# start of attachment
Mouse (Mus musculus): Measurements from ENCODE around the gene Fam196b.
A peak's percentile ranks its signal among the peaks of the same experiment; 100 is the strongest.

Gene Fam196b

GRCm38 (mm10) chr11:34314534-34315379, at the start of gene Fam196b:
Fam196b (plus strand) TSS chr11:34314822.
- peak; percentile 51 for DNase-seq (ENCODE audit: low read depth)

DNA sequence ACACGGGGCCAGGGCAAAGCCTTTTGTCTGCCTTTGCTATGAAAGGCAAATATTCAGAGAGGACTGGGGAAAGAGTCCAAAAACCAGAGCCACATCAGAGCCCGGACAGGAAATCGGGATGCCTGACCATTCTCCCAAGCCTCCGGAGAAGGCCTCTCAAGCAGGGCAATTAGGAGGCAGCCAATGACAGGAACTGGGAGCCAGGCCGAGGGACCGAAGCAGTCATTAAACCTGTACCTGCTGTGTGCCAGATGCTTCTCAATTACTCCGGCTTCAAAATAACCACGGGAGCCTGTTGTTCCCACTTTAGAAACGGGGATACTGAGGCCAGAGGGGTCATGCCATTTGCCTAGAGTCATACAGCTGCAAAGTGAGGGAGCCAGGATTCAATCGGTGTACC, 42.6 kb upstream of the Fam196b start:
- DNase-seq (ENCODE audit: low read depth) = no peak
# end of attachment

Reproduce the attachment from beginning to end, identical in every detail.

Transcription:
Mouse (Mus musculus): Measurements from ENCODE around the gene Fam196b.
A peak's percentile ranks its signal among the peaks of the same experiment; 100 is the strongest.

Gene Fam196b

GRCm38 (mm10) chr11:34314534-34315379, at the start of gene Fam196b:
Fam196b (plus strand) TSS chr11:34314822.
- peak; percentile 51 for DNase-seq (ENCODE audit: low read depth)

DNA sequence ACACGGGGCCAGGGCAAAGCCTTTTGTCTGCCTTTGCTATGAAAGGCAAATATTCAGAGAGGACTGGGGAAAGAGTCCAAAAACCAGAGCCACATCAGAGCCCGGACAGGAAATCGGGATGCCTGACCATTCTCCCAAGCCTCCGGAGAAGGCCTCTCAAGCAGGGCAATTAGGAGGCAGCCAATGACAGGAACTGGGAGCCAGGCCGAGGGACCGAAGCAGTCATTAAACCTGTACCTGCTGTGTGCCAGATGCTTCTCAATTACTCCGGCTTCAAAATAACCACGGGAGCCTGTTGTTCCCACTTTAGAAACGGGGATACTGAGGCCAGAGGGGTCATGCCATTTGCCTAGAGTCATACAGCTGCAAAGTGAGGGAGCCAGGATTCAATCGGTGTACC, 42.6 kb upstream of the Fam196b start:
- DNase-seq (ENCODE audit: low read depth) = no peak